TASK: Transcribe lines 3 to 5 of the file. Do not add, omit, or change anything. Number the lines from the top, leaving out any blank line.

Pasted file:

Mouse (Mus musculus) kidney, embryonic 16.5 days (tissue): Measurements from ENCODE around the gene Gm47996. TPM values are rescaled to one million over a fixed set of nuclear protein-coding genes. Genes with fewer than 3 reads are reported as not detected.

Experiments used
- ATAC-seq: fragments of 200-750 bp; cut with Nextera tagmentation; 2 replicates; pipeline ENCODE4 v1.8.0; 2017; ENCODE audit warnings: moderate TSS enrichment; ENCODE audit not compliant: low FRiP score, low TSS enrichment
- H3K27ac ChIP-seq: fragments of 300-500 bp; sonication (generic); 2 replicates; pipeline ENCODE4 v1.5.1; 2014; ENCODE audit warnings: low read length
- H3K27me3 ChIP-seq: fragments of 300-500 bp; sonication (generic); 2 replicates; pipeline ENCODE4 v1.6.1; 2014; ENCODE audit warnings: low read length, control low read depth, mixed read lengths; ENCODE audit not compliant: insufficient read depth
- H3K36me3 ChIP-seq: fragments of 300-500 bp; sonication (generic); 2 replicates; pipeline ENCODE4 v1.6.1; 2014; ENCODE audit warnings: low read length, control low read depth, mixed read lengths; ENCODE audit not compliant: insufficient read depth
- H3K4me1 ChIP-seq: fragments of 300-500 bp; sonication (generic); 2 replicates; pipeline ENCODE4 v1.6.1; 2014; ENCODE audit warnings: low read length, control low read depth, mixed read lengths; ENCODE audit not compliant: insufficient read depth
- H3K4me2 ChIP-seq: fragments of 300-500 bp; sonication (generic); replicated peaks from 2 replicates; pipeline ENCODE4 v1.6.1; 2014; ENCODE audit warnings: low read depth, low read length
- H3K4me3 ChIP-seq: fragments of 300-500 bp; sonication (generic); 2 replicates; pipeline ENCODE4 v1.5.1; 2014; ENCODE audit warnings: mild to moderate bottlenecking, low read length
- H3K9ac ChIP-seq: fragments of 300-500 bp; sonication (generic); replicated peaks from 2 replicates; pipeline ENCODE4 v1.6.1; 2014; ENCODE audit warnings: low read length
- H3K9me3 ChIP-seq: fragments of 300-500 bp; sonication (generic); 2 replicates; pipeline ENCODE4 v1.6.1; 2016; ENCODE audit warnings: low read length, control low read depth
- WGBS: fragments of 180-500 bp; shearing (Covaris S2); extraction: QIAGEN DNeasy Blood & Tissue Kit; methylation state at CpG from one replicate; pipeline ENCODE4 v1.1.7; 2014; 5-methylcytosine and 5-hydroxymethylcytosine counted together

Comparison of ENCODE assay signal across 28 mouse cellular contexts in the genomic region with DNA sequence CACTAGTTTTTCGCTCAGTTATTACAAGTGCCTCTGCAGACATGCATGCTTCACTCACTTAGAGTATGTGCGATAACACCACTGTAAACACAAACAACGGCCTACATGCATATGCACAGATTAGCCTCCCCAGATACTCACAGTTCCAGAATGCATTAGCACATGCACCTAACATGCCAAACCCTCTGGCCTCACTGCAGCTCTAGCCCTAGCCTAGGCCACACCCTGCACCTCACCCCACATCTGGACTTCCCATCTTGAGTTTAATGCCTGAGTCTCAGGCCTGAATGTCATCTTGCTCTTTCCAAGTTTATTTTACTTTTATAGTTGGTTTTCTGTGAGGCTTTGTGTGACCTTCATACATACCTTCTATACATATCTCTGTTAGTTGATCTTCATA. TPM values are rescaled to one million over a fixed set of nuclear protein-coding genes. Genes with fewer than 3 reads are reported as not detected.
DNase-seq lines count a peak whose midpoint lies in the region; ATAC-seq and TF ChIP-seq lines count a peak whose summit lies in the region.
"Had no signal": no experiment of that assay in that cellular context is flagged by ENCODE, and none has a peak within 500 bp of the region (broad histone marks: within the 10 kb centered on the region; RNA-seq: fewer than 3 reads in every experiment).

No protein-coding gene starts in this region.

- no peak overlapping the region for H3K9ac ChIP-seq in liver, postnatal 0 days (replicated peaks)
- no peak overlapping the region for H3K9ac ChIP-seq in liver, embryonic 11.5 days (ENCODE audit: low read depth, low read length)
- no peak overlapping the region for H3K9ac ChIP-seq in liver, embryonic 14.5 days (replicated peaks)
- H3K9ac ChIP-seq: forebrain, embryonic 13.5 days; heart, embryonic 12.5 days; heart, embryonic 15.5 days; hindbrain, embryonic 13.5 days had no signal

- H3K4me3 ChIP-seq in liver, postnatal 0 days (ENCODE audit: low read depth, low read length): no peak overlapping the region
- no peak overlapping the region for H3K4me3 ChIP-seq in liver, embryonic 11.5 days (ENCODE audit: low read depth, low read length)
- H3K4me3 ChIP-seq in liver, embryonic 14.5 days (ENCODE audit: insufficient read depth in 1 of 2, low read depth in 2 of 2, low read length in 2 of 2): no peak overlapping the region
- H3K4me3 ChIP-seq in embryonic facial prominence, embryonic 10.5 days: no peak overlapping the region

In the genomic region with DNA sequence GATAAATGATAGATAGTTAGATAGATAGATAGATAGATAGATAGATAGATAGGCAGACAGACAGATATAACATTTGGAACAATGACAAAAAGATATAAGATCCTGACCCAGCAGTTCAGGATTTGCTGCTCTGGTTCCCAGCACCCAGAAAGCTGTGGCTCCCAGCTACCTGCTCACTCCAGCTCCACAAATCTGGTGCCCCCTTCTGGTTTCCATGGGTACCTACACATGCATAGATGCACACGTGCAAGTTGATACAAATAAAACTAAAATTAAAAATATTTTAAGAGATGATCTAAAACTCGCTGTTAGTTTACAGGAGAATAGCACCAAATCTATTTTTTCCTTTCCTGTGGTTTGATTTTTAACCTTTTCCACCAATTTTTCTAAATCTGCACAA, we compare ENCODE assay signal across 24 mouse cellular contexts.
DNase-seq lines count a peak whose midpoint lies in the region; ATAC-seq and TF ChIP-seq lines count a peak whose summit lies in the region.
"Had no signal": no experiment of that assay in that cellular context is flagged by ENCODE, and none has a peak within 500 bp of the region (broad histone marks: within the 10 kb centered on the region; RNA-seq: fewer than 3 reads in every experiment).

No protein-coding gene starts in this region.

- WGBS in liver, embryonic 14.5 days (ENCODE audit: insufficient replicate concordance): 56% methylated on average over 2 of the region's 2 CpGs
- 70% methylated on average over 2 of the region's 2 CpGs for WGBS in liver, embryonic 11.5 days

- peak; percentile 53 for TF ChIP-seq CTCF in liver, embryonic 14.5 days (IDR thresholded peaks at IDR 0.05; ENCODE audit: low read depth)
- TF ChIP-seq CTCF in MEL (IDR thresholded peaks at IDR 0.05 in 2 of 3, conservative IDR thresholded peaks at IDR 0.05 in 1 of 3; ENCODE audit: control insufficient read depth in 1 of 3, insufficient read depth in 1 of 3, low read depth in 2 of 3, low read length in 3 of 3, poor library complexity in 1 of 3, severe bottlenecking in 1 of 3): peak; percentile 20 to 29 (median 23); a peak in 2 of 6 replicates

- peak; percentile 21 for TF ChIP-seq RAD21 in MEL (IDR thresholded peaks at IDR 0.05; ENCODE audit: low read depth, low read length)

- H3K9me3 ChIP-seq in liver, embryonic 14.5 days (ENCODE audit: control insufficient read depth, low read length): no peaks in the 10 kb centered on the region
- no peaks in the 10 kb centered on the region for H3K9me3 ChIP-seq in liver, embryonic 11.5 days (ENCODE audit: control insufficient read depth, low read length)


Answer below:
- ATAC-seq: fragments of 200-750 bp; cut with Nextera tagmentation; 2 replicates; pipeline ENCODE4 v1.8.0; 2017; ENCODE audit warnings: moderate TSS enrichment; ENCODE audit not compliant: low FRiP score, low TSS enrichment
- H3K27ac ChIP-seq: fragments of 300-500 bp; sonication (generic); 2 replicates; pipeline ENCODE4 v1.5.1; 2014; ENCODE audit warnings: low read length
- H3K27me3 ChIP-seq: fragments of 300-500 bp; sonication (generic); 2 replicates; pipeline ENCODE4 v1.6.1; 2014; ENCODE audit warnings: low read length, control low read depth, mixed read lengths; ENCODE audit not compliant: insufficient read depth